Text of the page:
Occupational Health Assessment – FAQs

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FAQs

Is an OH Assessment Independent?

The assessment is invariably paid for by the employer and is geared to offering the employer appropriate advice and addressing any specific Management concerns raised at the referral stage. However the Doctor will conduct the referral and produce a report in a neutral manner.

Is the report biased?

The Doctor will conduct the assessment and produce the report in a dispassionate and neutral manner. However the Doctor will inevitably not have a full knowledge of the background details or circumstances and will have to rely upon the information provided beforehand, observations during the consultation/examination and what the subject tells them.

The individual will definitely provide their perspective during the consultation so it is therefore very important for the referring Manager to provide sufficient and clear information during the referral process so the clinician has a balanced viewpoint.

Does the Doctor have access to any medical records?

The Doctor only has access to what is available and provided at the referral stage or anything the subject may take along to the consultation.

Should the Doctor need access to medical records then they will have to follow a set procedure to gain access to them which includes getting written consent from the subject. Essentially it is the same procedure that, for example, HR may use to get a GP report. Additional time and cost would b incurred.

Are Doctor's recommendations binding?

Recommendations are not binding and are simply recommendations. It is for the employer to assess whether the recommendations are practical and reasonable to implement for their organisation and circumstances. However the advice is given by an expert medical professional and an employer should give them serious consideration.

Is the Doctor's opinion on whether the Equality Act provisions on disability binding?

The OH Physician is a medical expert who will give their view on whether the Equality Act provisions will apply. However it is a legal decision (and not a medical decision) made in a tribunal or higher court whether the Disability provisions of the Act apply or not. Legal decision would almost certainly have considered any medical opinions offered and therefore the Doctors opinion should count in this respect.

We think our employee is lying, will an assessment confirm this?

An OH Assessment is NOT a forum to prove whether an employee is lying or to decide whether the reported diagnosis is true (see next question).  It is unrealistic for the clinician who does not have access to full NHS records nor access to diagnostic test/results to be able to comment with certainty on such a topic.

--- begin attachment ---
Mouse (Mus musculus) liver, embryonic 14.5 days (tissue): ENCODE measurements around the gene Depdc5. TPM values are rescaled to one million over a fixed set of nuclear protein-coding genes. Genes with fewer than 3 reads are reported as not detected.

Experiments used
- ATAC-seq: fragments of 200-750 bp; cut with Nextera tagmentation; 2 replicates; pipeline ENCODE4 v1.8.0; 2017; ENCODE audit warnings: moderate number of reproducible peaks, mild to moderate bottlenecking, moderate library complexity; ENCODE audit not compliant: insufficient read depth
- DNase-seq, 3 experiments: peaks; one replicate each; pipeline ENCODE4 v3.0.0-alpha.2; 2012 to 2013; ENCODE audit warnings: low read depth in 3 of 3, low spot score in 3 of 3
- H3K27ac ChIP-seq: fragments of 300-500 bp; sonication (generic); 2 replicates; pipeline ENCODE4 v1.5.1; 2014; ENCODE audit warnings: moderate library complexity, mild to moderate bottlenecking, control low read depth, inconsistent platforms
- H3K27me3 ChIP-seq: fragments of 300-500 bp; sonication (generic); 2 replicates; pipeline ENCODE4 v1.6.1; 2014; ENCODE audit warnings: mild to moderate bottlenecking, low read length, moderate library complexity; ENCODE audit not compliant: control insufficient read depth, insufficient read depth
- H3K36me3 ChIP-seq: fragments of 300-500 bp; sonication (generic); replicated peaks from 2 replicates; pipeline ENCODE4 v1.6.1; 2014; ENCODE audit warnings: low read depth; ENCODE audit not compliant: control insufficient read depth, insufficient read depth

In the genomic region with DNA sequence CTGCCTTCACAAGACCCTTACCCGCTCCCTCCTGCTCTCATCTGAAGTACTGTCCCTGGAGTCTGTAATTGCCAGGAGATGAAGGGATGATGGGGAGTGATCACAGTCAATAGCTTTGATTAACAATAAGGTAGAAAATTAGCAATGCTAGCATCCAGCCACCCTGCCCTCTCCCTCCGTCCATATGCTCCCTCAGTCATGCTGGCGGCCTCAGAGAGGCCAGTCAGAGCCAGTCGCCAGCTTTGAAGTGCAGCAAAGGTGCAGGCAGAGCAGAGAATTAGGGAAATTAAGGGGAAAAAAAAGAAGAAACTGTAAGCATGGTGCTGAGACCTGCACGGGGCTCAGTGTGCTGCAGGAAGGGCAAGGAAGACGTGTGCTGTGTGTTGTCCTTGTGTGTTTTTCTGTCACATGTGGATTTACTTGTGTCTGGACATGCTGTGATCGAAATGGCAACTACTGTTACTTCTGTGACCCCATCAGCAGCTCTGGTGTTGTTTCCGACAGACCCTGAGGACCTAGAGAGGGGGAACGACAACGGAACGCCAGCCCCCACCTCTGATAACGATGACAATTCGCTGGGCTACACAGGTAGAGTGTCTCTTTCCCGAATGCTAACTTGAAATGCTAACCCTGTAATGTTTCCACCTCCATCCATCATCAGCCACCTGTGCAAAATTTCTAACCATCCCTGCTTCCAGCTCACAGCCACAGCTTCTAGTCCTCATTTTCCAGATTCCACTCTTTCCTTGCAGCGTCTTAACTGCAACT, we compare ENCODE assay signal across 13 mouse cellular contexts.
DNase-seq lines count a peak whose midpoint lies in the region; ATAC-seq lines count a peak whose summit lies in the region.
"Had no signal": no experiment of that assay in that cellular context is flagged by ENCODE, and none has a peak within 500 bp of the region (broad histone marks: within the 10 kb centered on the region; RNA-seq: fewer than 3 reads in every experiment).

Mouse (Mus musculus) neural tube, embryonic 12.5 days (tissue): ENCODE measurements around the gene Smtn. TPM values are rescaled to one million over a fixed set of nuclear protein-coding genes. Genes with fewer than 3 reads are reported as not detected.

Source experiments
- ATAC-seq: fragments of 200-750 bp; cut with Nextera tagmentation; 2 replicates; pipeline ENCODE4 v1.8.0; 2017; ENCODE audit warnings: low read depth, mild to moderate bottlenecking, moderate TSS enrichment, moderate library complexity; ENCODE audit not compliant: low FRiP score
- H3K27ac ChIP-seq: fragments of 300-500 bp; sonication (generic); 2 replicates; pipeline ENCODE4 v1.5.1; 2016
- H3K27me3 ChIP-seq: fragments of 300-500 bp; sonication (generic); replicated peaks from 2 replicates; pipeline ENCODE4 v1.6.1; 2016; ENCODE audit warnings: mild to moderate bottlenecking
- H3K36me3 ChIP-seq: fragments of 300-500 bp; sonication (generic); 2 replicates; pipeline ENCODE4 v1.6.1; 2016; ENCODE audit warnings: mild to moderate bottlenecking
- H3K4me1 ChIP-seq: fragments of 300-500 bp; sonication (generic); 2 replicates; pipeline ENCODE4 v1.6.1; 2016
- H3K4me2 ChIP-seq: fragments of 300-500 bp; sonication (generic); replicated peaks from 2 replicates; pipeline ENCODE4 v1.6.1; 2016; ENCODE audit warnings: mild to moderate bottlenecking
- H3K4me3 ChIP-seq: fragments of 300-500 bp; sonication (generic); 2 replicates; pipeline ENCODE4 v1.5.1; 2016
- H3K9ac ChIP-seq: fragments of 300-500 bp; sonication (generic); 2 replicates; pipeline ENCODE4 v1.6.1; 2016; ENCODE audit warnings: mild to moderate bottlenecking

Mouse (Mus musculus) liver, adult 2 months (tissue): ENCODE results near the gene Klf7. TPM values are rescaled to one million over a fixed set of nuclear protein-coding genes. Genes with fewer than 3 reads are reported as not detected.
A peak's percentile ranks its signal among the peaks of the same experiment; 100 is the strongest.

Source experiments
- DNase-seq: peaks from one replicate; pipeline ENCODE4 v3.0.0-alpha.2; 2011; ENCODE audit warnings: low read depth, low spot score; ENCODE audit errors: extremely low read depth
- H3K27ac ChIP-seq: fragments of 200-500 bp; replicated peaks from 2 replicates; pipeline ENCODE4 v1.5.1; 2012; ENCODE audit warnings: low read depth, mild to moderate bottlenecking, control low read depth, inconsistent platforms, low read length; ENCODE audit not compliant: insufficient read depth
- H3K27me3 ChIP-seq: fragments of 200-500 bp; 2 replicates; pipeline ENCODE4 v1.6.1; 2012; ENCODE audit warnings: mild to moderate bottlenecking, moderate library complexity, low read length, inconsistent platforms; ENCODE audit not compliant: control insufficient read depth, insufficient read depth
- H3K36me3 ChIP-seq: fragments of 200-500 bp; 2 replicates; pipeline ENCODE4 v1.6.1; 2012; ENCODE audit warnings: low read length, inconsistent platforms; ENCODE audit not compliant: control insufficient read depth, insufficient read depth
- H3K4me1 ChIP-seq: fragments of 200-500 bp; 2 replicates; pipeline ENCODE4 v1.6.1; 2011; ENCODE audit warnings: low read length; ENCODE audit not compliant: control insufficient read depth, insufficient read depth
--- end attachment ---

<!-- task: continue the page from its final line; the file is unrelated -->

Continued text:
If you have any serious doubt then we would suggest you seek a report directly from the employee’s GP.

Will an assessment give us a diagnosis?

Many illnesses can take weeks or even months, a battery of tests and require specialist consultants to be officially diagnosed. An Occupational Health Assessment is simply not meant for this purpose; its primary aim is to educate and inform Management about the situation and in particular about the employee’s capabilities in respect of working in their role safely.

Note: There are a few specialist Health Surveillance / Medicals such as for Hand Arm Vibration Syndrome (HAVS) and/or Asbestos where an OH Physician is expected to make a diagnosis.

Does an Employee have to attend?

In short, an employee cannot be compelled to attend an OH assessment. It is therefore essential to fully explain to and engage your employee in why you wish to go down this route and what you want to achieve by doing so.

What can we do if an employee refuses to attend an OH Assessment?

We would recommend that you try your best to encourage your employee to attend. Thereafter you need to explain clearly that any Managements decisions you will be making will therefore have to be made without expert medical advice.

It would be advisable that this is all clearly documented.

Can the employee see the referral form?

All documentation connected with the case including the referral form would have to be copied to the employee if they request to see them.  This is both true under the GDPR subject access request process and under GMC medical/ethics guidelines.  It is good practice for the employee to know (and/or even see a copy) what is included in the referral form ahead of the consultation.

Can we talk to the clinician before the consultation?

The general approach Everwell takes is that anything significant that needs to be covered in a consultation MUST be in writing and the employee should be aware of anything included.  Everwell clinicians cannot and will not introduce random information that is not documented and so essentially anything verbally discussed cannot be used in the consultation and therefore we generally discourage verbal exchanges of information.